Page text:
LA2’s work is reminiscent of Keith Haring — and for good reason. The two men worked together in the early 1980s and, as LA2 put, “I taught him [Haring] everything he knew.” Bravado and legend notwithstanding, the stylistic associations can’t be denied, though LA2’s work did feel very repetitive: the same thick, black, squiggly lines appearing on every surface (skate boards, tennis shoes and hoodies, in addition to the expected canvasses) surrounded by the artist’s tag. I actually found that LA2’s collaborations with other artists, in particular Celso, provided some of the most interesting work, as his designs lend a dynamic layer to the flat, graphic work aesthetic to which some street art tends to subscribe.
Celso’s pieces tend to be portraits of nude woman, often shown from the waist up. After you see the work once, his style is instantly recognizable, which means that his pieces, like LA2’s, feel repetitive in a gallery context. Celso’s work is much more striking and evocative on the street when one happens upon it, and it is another good example of the street context aiding the efficacy of this work.
Infinity’s pieces were the highlight of the trip, though most of what I saw of his were works in progress. The building’s “spray room” — the place where artists cover the walls with experiments in aerosol — included a large, simplified piece by Infinity and it included his usual arrangements of symbols and vaguely mathematical references. Tags from the usual suspects also made an appearance on the piece, underscoring the communal quality of the space — this room actually felt like it could be a forgotten alley, known only to graf and street artists as a prime spot for work. That sort of context for the work — where artists spray, paint or paste pieces that respond to works by other — seems to be the ideal space for street art, where a sense of community is generated.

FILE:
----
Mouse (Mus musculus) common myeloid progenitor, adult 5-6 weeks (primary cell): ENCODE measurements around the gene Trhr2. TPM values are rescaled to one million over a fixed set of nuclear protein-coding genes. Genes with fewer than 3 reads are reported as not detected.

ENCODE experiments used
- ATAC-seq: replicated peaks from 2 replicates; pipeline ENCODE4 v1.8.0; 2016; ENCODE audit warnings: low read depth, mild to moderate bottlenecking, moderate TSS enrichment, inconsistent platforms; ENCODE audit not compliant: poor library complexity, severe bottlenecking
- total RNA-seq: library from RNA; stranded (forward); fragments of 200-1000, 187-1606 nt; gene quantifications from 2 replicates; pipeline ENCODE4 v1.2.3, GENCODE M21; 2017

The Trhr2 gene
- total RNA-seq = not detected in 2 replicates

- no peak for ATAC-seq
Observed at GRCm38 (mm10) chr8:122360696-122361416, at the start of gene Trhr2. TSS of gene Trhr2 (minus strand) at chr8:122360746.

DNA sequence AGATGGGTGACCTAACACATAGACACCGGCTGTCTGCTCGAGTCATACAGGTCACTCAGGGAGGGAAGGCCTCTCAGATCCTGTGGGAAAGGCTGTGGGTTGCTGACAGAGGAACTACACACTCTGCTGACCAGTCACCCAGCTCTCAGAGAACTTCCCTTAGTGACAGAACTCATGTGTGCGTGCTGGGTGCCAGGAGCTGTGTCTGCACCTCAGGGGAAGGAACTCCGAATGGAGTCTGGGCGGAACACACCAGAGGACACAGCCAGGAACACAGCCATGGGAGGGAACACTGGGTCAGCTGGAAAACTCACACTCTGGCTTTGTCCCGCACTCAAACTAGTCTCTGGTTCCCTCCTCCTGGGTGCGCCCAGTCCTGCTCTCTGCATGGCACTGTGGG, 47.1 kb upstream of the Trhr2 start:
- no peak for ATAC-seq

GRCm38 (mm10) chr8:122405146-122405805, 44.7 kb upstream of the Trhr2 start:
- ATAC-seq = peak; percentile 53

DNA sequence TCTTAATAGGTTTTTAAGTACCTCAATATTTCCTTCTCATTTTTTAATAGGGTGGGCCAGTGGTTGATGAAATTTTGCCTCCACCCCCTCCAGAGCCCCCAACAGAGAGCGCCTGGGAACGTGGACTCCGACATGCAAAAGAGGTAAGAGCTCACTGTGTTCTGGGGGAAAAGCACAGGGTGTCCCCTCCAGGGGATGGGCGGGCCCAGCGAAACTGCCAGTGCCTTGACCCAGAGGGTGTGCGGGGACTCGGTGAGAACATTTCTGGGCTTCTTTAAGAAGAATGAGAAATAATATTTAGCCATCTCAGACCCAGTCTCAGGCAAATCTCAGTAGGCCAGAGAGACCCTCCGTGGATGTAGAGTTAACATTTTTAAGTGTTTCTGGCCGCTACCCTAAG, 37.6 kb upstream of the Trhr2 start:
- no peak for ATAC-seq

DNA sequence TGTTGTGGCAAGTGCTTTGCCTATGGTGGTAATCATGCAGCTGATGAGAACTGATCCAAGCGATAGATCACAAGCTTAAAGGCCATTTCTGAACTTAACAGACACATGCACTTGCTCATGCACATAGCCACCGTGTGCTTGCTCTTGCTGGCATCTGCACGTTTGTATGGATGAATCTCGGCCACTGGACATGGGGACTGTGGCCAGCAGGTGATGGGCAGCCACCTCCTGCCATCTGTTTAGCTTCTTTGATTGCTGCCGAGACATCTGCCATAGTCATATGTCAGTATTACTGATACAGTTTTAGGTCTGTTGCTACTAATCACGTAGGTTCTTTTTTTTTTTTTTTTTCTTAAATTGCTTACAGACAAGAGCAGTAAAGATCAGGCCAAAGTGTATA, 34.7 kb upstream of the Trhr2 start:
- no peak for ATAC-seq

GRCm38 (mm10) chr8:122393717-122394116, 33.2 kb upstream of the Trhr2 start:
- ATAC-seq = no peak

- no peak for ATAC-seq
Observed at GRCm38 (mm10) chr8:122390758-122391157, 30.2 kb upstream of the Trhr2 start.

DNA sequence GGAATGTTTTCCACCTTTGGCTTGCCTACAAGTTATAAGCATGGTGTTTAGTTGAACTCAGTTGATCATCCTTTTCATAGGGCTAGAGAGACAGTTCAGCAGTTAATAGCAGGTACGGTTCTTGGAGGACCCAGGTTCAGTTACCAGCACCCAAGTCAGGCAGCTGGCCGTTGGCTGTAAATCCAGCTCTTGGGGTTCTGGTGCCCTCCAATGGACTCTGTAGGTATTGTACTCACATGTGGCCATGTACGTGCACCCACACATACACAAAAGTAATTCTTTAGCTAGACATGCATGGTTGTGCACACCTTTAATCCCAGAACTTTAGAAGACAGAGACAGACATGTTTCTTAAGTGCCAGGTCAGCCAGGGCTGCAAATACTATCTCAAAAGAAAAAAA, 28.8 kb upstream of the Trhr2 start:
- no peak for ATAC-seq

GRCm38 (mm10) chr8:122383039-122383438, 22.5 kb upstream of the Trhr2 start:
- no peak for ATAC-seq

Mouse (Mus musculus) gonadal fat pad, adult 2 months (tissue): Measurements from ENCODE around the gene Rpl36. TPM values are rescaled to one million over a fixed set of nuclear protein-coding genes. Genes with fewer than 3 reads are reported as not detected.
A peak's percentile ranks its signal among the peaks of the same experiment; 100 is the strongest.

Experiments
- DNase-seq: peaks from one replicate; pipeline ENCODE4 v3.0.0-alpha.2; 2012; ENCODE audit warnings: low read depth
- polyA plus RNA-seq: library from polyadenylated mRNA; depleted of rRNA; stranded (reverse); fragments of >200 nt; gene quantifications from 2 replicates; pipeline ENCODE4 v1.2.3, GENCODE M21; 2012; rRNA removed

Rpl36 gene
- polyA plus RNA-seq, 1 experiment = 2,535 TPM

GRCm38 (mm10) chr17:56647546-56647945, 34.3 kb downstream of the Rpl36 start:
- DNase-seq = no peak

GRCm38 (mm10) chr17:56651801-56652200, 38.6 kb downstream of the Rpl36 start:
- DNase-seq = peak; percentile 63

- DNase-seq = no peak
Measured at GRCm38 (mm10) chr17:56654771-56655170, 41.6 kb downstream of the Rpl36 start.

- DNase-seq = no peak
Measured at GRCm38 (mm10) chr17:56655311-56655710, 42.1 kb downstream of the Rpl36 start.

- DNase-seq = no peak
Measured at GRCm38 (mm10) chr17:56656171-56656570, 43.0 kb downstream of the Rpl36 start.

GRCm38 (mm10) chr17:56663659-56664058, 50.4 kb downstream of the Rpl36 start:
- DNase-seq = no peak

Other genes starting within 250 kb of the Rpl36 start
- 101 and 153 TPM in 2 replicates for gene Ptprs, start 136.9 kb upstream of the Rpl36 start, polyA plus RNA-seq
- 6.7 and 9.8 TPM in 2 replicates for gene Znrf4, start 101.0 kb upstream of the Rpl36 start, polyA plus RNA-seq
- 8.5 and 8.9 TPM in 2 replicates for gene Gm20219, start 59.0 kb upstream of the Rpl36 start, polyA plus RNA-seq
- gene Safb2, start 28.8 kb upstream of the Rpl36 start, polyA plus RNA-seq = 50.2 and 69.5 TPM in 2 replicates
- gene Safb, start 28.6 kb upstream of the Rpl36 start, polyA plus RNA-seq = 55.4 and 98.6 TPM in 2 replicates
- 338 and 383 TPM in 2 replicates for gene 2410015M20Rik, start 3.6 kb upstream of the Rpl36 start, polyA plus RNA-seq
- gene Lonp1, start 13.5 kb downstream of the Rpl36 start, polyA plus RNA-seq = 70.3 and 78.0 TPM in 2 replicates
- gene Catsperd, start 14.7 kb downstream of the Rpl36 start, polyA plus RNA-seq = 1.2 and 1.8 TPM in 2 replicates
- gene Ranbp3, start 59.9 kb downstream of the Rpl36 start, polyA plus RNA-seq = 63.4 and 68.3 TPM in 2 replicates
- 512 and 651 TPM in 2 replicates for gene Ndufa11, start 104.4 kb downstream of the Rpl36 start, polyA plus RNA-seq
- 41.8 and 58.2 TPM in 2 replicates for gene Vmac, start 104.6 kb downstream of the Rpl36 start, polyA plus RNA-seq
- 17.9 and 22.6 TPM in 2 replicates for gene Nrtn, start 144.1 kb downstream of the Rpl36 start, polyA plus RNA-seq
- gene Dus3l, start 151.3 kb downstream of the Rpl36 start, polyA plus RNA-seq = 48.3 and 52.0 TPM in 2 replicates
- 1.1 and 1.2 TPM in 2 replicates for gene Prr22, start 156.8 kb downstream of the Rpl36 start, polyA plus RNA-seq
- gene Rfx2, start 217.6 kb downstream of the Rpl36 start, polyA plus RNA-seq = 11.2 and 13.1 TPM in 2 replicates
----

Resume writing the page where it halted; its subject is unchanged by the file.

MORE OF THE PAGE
Street art’s shift indoors has largely been overlooked by art critics, though it seems that the artists themselves could stand to pay some more attention to how their works translate when viewed in a private setting. Dain’s show was ultimately the most successful due to his palpable awareness of the gallery’s effect on his art’s reception. It seems that other artists would benefit from the same consideration, especially when such consideration obviously goes into the choice of a location for the works on the street. A stronger curatorial presence on the part of the artist would also go a long way in ensuring that street art’s move indoors is a productive shift.
Dain’s “Copasetic” ended October 10, Brooklynite Gallery, 334 Malcolm X Boulevard
Aakash Nihilani’s “Tape and Mirrors” ran from September 25 to October 25, Eastern District, 43 Bogart Street
Various Artists in “Peep-o-Rama” was on view during the month of September, AK 57 Gallery, 830 twelfth Ave